PS4 Pro Checkerboard Rendering Technique May Be Resource Intensive – Jonathan Blow

In real life, there are no free lunches.

Posted By | On 09th, Sep. 2016 Under News | Follow This Author @Pramath1605


The PlayStation 4 Pro may not be a hardware beast, but it definitely seems to be delivering some serious oomph and eye candy. A lot of this is because of some shortcuts and handy tricks that Sony have incorporated and embedded into the architecture of the new system itself, such as the much vaunted checkerboard rendering technique, which lets the system upscale graphics to 4K resolutions very effectively, without much in the way of a hit to resources.

Or at least, that’s been the understanding so far- as it turns out, that may not be entirely true. Posting on his blog, Jonathan Blow, the developer of The Witness, the acclaimed puzzle game that launched on PS4 and PC earlier this year, and which will be upgraded for Pro as well, explained that checkerboarding isn’t as ‘free’ as one might thing- there are still trade offs to be made.

“I think it depends on the particular game and engine,” he said. “Different rendering pipelines are structured differently; for some pipelines, the cost of adding checkerboard rendering would be very low, because they are already computing a lot of the information that checkerboard rendering needs. For other pipelines the cost might be higher. In our case we’re just not sure of the total cost yet, but we think it is probably high enough that we may prefer to do a straight upscale. But we’re not completely sure.

“(It is true that, as Sony has announced, the PS4 Pro provides hardware support for checkerboard rendering that makes it faster than it would otherwise be. I think in some places I have seen the rumor that checkerboard is completely free, but I would consider that an exaggeration: the cost is going to vary per game. Unfortunately due to NDAs I can’t provide details; I can’t say anything more about Sony technologies than what they have announced. It is definitely true that if you had a game running on the original PS4, and the developer wants to do the most straightforward thing to make the game look better on the Pro, that developer could enable checkerboard rendering and the game will look better and run faster; so it’s “free” in that sense. But if you are going to get picky about how you are spending the GPU memory and bandwidth of the new machine, then there are tradeoffs here, like with anything.)”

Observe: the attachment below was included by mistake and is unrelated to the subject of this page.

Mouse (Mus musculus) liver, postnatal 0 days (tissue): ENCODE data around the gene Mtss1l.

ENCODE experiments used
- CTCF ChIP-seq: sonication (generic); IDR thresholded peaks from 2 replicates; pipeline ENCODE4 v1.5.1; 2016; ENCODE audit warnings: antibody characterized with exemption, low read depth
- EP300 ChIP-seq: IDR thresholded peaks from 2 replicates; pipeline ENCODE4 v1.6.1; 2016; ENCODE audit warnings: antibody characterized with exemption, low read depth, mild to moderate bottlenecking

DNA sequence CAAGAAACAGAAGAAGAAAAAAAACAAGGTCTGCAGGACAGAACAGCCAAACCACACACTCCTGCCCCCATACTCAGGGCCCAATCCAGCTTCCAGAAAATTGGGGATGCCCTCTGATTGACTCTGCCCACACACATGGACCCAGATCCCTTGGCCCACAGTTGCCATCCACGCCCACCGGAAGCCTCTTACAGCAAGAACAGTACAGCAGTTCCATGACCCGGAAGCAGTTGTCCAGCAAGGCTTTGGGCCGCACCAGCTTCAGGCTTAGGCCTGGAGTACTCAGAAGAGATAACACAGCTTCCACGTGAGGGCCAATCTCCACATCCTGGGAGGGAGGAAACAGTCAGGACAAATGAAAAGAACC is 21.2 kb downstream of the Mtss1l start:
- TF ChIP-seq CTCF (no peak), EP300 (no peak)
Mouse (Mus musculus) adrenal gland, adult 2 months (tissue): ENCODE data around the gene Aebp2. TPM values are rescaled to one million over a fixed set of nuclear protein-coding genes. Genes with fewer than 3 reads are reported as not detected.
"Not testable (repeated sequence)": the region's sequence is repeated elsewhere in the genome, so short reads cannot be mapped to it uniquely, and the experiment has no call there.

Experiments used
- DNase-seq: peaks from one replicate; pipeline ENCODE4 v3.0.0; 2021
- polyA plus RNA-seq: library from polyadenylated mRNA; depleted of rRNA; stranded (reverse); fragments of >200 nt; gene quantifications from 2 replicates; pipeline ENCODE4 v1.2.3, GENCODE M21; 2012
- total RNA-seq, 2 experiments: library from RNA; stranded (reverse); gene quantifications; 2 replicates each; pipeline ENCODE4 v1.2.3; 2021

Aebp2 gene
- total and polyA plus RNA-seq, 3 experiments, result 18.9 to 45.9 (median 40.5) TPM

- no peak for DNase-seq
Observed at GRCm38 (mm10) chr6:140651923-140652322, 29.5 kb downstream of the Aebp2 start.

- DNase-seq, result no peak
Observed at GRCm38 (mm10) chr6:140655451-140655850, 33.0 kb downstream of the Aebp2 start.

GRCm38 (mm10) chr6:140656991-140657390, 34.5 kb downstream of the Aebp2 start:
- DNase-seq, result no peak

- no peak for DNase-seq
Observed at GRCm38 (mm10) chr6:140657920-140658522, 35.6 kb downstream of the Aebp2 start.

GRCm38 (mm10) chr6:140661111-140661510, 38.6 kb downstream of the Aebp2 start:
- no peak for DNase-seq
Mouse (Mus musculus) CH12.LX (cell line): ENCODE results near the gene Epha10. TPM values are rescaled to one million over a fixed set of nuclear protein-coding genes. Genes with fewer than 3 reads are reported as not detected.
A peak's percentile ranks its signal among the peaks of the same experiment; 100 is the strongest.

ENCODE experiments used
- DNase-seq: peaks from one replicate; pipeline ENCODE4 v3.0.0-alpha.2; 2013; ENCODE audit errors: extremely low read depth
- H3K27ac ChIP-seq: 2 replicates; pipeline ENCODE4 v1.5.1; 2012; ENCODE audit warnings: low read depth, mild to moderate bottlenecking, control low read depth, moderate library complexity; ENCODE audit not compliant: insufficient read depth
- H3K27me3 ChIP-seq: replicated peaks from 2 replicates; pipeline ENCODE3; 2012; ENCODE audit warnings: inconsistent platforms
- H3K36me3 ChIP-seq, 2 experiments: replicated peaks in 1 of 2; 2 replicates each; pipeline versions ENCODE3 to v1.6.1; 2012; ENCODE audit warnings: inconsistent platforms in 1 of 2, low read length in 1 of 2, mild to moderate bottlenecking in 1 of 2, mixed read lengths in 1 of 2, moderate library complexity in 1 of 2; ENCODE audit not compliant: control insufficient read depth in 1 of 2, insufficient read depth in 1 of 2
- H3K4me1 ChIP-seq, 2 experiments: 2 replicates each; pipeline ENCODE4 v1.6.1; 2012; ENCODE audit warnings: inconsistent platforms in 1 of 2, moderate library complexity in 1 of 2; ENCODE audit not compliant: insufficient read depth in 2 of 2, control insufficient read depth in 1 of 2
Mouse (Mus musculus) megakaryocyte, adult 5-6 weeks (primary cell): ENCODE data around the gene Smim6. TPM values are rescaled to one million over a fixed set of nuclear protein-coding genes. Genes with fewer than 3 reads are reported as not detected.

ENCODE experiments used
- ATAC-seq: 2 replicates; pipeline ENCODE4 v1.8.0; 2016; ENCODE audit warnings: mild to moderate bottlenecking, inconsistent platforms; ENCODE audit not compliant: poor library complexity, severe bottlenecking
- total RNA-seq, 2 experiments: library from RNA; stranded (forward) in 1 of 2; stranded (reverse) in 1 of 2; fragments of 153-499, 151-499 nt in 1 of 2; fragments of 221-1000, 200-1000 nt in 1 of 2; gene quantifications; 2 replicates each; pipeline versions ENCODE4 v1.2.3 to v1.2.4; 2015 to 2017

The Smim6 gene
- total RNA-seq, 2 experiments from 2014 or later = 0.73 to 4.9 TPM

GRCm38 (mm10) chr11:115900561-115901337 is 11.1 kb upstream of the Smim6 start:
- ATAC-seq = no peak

So it sounds like there are a lot of trade offs to be made- and that there are a lot of alternative ways that that extra power could be used and utilized by developers in their games. It should be interesting to see how the PlayStation 4 Pro is utilized by game makers in the days to come.

Awesome Stuff that you might be interested in

  • Nintengods


  • Gamez Rule

    smoke & mirrors as days go by

    • Nadinewturner3

      Google is paying 97$ per hour! Work for few hours and have longer with friends & family! !ro548f:
      On tuesday I got a great new Land Rover Range Rover from having earned $8752 this last four weeks.. Its the most-financialy rewarding I’ve had.. It sounds unbelievable but you wont forgive yourself if you don’t check it
      ➽➽;➽➽ http://GoogleFinancialJobsCash798MediaPlazaGetPay$97Hour ★★✫★★✫★★✫★★✫★★✫★★✫★★✫★★✫★★✫★★✫★★✫★★✫★★✫★★✫★★✫★★✫★★✫★★::::::!ro548f:….,…….

  • justerthought

    Jonathan Blow is not indicating checkerboard rendering has a performance cost in terms of processing power, because it’s hardware based.

    He is referring to the fact that in order to use the function, the game has to be specifically coded and configured to make it compatible. If a game is already made and does not use the required pipeline, it’s just not cost effective to convert the whole game to use it. Any new games that are coded to use it from day one are able to use it with very little overhead.

    It’s all about how much work you have to redo in order to use the checkerboard rendering feature if your rendering pipeline is not compatible. Some games require very little change, while others are so far off the mark it’s too expensive to re-code it all. The Witness appears to be one of the latter.


Copyright © 2009-2017 All Rights Reserved.